Flanders trawls through the famous and not-so-famous murders of the 1800s and shows how they provided fodder for the broadsheet and newspaper business, and for the writers of melodramas and novels. We discover that the hunger for a story led journalists then as well as now to downright lies, inventions and deceit. The Times especially never let truth stand in the way of a good story.
She shows how playwrights and novelists embroidered real details of sordid crimes into their work. She introduced me to a vast array of melodramas I had never heard of before. She shows how Dracula, written two years after Jack the Ripper, incorporates many elements of the Ripper crimes into the text. She traces the antecedents of Wilkie Collins' The Woman in White and The Moonstone and of Inspector Bucket in Dickens' Bleak House. This aspect of the book reminded me of James Shapiro's 1599 which similarly showed how events surrounding Shakespeare in 1599 provided the material for the plays he wrote in that year. What impressed me was how thin a line there is between cheap sensationalist fiction and works of art. Dickens (who loved a good murder) frequently crosses the border into melodrama. Perhaps the difference is simply in the quality of his prose, as revealed to me in The Haunted House where the stories contributed by Dickens, Collins and Mrs Gaskell are simply better written than those contributed by the other, now less well-known, writers. Quality tells in the end.
She is also remorseless in her evidence that the lower classes received a much lower standard of justice than the upper classes: judges were biased against the poor, they could not afford counsel (and in many trials they only ever got to speak in their own defence because there were not defence witnesses), and all-male, all-bourgeois jurors equated respectable prosperity with honesty. Most killers were desperate. "Helen Blackwood, a Glasgow prostitute, shared a room measuring eight feet by six feet four inches with her lover, two other prostitutes who stayed there intermittently and two homeless boys, aged nine and eleven, whom she let sleep under her bed. This was reality."
There are moments when laws were changed. She shows how the mass spectacle of public execution became abhorrent to many (especially since so many murderers were pathetic rather than evil and especially since so many hangmen were incompetent) and changed to 'private' executions inside the prison (which then hoisted a black flag). And there is the wonderful moment when Thornton, having been acquitted of murdering the woman he had sex with and having the charge of rape dropped (because the complainant is dead) is rearrested for 'appeal of murder' which was a type of private prosecution brought by the bereaved family. "When called upon to answer, whether guilty or not guilty, Thornton .... took a pair of gauntlets, put one on, throwing the other on the floor" thus challenging the complainant [who was only a boy] to Trial by Battle. He got off the third trial and emigrated to America, leading a blameless life thereafter.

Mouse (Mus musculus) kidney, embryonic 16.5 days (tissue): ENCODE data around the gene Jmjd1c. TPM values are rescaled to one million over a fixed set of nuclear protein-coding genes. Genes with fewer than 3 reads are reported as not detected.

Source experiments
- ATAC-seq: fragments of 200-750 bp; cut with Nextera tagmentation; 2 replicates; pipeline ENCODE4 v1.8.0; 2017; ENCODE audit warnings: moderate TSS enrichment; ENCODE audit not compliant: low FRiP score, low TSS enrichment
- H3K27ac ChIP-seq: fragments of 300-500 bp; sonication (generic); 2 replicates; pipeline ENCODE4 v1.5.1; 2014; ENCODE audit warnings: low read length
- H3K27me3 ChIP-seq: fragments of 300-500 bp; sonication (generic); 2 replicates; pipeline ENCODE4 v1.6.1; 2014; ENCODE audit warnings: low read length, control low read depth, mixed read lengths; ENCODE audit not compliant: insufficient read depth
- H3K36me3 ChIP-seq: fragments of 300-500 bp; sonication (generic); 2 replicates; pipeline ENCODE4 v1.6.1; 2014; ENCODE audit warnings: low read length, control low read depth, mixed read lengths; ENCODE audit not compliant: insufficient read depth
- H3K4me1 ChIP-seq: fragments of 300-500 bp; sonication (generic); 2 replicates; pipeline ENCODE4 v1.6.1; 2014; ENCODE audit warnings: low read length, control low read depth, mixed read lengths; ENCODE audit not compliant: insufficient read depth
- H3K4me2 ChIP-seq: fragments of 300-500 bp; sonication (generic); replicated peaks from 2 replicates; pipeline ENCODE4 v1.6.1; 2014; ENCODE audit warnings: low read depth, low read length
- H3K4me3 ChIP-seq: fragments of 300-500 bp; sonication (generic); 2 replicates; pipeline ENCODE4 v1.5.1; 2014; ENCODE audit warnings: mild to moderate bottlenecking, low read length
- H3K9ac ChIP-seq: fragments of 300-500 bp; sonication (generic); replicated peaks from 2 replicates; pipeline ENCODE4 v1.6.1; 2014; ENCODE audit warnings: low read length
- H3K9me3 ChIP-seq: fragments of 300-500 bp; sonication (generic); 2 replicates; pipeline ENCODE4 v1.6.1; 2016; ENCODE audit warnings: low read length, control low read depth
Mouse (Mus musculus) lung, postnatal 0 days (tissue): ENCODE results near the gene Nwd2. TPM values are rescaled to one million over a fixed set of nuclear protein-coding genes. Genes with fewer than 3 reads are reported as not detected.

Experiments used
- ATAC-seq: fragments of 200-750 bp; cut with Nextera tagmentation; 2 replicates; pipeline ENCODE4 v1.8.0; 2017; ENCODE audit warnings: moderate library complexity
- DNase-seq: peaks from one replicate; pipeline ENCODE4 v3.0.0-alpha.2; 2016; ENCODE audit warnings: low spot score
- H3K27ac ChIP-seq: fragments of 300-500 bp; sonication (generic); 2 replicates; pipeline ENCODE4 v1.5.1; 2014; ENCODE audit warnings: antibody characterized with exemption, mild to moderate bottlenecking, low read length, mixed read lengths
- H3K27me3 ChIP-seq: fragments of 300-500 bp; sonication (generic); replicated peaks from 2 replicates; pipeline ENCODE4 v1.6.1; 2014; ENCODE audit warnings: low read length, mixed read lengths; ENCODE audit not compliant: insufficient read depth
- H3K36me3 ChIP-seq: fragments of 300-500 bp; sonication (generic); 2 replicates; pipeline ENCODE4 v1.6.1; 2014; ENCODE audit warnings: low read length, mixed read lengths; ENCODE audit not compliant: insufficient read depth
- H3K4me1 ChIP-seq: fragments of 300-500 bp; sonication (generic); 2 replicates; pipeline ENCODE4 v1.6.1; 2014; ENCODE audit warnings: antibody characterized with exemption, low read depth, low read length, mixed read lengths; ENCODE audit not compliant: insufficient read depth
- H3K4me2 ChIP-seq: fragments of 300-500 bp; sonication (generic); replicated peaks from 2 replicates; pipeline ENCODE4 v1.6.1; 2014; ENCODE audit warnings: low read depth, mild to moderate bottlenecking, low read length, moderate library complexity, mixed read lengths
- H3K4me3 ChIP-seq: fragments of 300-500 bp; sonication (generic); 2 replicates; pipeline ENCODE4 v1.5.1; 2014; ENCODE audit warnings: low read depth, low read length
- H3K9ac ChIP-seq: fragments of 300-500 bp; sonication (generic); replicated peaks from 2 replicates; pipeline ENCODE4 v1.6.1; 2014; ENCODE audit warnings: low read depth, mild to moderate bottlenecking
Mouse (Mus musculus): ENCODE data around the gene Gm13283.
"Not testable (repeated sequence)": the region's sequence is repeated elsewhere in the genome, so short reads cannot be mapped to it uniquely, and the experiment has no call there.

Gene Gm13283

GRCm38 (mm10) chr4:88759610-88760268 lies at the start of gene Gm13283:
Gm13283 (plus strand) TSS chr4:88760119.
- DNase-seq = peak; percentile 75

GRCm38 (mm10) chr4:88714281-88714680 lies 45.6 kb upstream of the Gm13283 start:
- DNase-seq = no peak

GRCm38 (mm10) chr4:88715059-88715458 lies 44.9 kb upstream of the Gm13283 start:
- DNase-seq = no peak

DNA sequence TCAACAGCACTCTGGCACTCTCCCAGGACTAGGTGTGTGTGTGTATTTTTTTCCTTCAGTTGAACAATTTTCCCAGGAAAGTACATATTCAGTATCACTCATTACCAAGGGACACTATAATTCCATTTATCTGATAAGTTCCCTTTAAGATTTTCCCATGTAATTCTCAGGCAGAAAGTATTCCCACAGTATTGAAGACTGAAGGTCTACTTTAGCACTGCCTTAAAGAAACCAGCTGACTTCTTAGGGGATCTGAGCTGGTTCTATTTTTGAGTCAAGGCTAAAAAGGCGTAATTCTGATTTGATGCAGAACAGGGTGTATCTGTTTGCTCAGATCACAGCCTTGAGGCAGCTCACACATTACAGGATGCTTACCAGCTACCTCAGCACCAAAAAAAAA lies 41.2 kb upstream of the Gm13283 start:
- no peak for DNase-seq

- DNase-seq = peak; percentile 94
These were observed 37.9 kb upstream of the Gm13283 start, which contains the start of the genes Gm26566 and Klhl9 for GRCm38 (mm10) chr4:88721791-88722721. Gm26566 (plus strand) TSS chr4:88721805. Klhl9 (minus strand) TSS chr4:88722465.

There are moments of humour. One murderer called Palmer was known as the 'Rugeley Poisoner'. The good people of Rugeley applied to the Prime Minister to change the name of their town; he agreed on condition that they named it after himself, Palmerston.
It is a rollicking good read but it is made even more special by her deliciously dry sense of humour shown in numerous asides of which these are but a few:
- "Wills had a knack for turning theatrical fiction into untheatrical theatre: his adaptation of Jane Eyre drops the novel's dramatically interrupted wedding scene; instead, Jane is informed of Rochester's previous marriage in a letter."
- "... a plot so confusing there is no real resolution because, I strongly suspect, the author could not quite work out what had happened and understandably did not want to read it over again."
- "... a notorious Secret Intelligence Office .... is so secret that the office has a brass plaque on the door: 'Secret Agent' it reads."
- A story has a swallowed suicide note discovered at post-mortem: "This may trump Paul Ferroll's confession left in his wife's grace for 'least likely place to leave a confession'."
- In another melodrama a female detective indulges "in that passion of all stage detectives, disguise, appearing as a nurse, a man and an Irish lad, as well as changing her frock (which fools everyone)."
- "The Daily News merely reported Martha Tabram's death as a 'supposed murder in Whitechapel' - which since the woman had been stabbed more than three dozen times seems to stretch the meaning of the word 'supposed' past breaking point."
- "The Times solemnly reported that the police were taking 'extra precautions': if they heard 'any cry of distress, such as 'Help', 'Murder' or 'Police', they are to hasten to the spot at once'. "What, one wonders, had their instructions been before?)
A fantastic book.
February 2012; 466 pages